President Barack Obama struck just the right note at the East Asia Summit in Cambodia when he called for restraint and the reduction of tensions arising from territorial disputes over small islands and energy resources in the East and South China Seas.
Those disputes could escalate to a confrontation between Japan, Vietnam or the Philippines with China that might draw in the United States and potentially lead to a wider military conflict.
President Obama’s trip to Myanmar, Cambodia and Thailand clearly shows how much importance the US administration will place on relations with Asia during its second term. A key purpose of the trip was to help manage American relations with a rising China by strengthening ties with other Asian countries. More broadly, China’s political transition now offers Washington a window of opportunity to improve relations with Beijing. Rather than risk a continuing downward spiral in the critical US–China relationship, President Obama should move quickly in his second term to take advantage of this opportunity so the United States can benefit economically from China’s rise, strengthen Chinese advocates of human rights and avoid a new Cold War in the Asia Pacific.
The new generation of Chinese leaders who will take power in March 2013 face daunting challenges resulting from rapid economic development — including corruption and cronyism within the Communist Party, environmental degradation, frequent ‘mass incidents’, social unrest, inflation, and glaring social inequalities. China’s new leaders will welcome overtures from the United States along with any US policies that aim to assist the country in meeting its current challenges. But harsh American trade measures or increased US military pressure will likely be met with a tough response, as the new leaders seek to prove their mettle and their capability to defend China’s national interests.
Beijing’s political transition comes at a time when the United States stands at a crossroads in relations with China. Instead of hyping the dangers of China’s rise, the United States urgently needs to rethink its China policy to prevent doing permanent damage to US interests in Asia. Washington should strive to use America’s superior military, political and economic power to achieve a far better paradigm for US–China relations.
It is essential to remember that China’s rise strengthens the US economy and future prosperity. Trade with China — the third-largest US export market — has aided America’s recovery during the global financial crisis. Between 2000 and 2011, US exports to China increased by about 640 per cent, going from US$16 billion to US$104 billion. China is the largest growth market in the world for US exports and supports thousands of high-quality American jobs. The best way to overcome the ‘China threat’ and advance US interests in the region is by achieving a stable peace with China through the resolution of outstanding security and economic conflicts between the two countries.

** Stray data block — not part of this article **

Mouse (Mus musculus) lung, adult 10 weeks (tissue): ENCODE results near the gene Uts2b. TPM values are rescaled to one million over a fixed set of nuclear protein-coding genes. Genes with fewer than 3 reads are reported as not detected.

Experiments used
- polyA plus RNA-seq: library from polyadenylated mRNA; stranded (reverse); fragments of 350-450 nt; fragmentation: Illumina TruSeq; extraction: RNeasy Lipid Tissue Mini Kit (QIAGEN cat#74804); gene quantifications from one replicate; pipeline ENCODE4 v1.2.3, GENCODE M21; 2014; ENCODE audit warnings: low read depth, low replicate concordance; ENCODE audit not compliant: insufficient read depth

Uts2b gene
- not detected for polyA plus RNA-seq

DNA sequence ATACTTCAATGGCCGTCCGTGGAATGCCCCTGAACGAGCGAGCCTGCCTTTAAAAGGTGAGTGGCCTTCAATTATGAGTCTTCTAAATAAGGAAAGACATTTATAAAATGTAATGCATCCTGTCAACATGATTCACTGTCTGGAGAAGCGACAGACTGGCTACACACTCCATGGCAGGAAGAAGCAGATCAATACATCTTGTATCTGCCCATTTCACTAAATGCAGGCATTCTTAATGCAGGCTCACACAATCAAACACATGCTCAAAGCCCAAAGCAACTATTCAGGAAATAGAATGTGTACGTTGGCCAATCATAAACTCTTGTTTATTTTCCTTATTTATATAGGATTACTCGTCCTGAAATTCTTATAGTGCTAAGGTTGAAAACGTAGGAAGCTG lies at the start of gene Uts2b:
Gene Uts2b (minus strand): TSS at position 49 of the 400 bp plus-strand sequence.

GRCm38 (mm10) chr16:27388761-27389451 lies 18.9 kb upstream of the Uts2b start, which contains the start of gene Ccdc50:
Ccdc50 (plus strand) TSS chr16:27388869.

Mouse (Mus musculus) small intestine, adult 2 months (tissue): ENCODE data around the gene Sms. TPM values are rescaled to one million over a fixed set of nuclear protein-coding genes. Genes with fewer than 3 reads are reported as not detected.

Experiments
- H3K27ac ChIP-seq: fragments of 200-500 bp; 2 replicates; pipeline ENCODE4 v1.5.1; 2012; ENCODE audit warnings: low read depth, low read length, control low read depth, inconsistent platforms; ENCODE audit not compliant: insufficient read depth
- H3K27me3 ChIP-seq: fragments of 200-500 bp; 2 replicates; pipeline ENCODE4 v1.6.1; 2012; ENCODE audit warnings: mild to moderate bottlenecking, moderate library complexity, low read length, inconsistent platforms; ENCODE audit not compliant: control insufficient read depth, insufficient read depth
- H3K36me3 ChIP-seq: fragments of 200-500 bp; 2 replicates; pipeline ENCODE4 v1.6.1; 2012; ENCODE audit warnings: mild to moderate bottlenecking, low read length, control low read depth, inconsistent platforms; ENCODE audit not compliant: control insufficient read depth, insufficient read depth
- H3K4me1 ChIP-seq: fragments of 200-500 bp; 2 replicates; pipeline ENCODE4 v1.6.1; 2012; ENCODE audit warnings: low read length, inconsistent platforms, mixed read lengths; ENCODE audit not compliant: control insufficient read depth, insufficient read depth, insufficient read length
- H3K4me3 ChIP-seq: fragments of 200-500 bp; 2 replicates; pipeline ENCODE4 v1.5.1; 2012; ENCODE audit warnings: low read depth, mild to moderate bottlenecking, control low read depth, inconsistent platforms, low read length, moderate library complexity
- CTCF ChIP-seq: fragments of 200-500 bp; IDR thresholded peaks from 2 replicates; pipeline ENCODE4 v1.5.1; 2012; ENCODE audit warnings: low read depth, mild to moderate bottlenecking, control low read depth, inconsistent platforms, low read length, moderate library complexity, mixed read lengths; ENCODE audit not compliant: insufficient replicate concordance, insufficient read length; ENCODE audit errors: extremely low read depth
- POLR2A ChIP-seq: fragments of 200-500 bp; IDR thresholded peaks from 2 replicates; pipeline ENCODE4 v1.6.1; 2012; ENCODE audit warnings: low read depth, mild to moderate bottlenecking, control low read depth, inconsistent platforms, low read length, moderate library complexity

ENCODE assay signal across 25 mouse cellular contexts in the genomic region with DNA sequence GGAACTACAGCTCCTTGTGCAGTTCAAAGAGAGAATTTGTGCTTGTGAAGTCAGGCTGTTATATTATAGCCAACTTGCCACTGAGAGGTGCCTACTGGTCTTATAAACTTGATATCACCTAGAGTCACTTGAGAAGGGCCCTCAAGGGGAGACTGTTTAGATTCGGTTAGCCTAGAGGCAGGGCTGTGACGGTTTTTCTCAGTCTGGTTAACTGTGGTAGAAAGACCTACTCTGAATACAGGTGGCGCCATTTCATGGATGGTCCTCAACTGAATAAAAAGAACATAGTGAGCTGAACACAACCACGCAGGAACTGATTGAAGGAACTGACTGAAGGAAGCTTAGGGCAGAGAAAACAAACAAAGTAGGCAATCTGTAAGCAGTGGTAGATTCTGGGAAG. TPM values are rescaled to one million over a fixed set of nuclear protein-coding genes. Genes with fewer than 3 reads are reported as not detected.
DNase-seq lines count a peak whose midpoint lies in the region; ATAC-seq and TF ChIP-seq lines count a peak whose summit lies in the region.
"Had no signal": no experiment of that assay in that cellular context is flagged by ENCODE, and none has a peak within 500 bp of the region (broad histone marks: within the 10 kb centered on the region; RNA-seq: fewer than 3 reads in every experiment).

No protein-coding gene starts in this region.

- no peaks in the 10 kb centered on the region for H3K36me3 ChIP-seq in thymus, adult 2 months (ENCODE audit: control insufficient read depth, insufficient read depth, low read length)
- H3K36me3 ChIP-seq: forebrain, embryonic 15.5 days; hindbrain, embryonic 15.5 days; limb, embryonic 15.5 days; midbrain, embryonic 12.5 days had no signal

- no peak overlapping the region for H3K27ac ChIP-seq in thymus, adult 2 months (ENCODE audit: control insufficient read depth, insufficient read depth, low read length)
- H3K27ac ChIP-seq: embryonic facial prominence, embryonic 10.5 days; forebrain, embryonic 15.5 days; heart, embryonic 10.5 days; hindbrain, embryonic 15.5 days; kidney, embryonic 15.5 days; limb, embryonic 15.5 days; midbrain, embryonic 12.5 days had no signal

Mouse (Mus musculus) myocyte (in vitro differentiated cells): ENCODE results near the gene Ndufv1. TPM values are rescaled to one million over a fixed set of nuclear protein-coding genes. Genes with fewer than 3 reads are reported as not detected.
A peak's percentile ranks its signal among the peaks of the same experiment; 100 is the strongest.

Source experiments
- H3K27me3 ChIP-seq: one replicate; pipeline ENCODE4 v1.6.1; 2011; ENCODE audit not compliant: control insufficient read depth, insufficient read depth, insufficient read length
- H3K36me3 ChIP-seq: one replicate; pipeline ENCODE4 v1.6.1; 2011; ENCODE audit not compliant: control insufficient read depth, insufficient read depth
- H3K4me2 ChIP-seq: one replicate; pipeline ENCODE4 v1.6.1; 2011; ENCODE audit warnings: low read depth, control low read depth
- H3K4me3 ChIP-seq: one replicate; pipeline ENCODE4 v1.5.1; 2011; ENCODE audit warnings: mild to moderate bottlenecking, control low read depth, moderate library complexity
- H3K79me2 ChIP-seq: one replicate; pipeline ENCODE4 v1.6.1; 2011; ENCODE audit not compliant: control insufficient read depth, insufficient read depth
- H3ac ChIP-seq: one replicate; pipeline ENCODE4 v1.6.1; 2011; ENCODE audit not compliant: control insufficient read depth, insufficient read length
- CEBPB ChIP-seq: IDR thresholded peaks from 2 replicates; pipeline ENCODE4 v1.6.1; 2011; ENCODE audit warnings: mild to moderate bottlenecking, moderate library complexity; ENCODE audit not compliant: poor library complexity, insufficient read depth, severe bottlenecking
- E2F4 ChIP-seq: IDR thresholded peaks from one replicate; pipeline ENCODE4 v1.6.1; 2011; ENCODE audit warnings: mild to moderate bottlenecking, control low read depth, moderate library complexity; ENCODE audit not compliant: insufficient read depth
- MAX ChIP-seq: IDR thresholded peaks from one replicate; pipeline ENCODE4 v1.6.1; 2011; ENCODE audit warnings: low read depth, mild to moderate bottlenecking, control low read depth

Through a new policy approach, the United States can ensure China is a future partner and not a threat to the interests of America and its allies. This policy should embrace the following objectives. First, it should significantly reduce China’s current and potential military threat to Taiwan, thus securing Taiwan’s democracy. Second, it should achieve a pull-back of Chinese forces from a defined coastal security zone surrounding Japan and have China submit its maritime disputes in the South and East China Seas to an independent international judicial body. Third, the United States should expand security cooperation with China on both regional and global issues while increasing China’s military transparency, especially in the development of new weapons systems. Fourth, the policy should facilitate new bilateral and regional free trade agreements that will unleash unprecedented levels of international trade and investment, generating hundreds of thousands of new American jobs. Finally, it should greatly strengthen the advocates of human rights and democracy in China by depriving security forces of their ‘most dependable weapon’, in the view of former Soviet dissident Natan Sharansky: an external security threat from the United States which is now used to legitimise internal political repression.
In his second term, President Obama should seize the opportunity created by the emergence of China’s new leadership to stabilise US–China relations — by pursuing a diplomatic strategy that minimises conflict, emphasises peaceful coexistence, and significantly expands trade and investment between the two countries. The United States should keep in mind the profound words of former US national security adviser Zbigniew Brzezinski:
‘If the United States and China can accommodate each other on a broad range of issues, the prospects for stability in Asia will be greatly increased … [The] United States must recognize that stability in Asia can no longer be imposed by … the direct application of U.S. military power. Indeed, U.S. efforts to buttress Asian stability could prove self-defeating, propelling Washington into a costly repeat of its recent wars, potentially even resulting in a replay of the tragic events of Europe in the twentieth century’.
Donald Gross is a Senior Associate at Pacific Forum CSIS, and a former White House and State Department official. His new book, The China Fallacy: How the U.S. Can Benefit from China’s Rise and Avoid Another Cold War, was published by Bloomsbury on 25 October.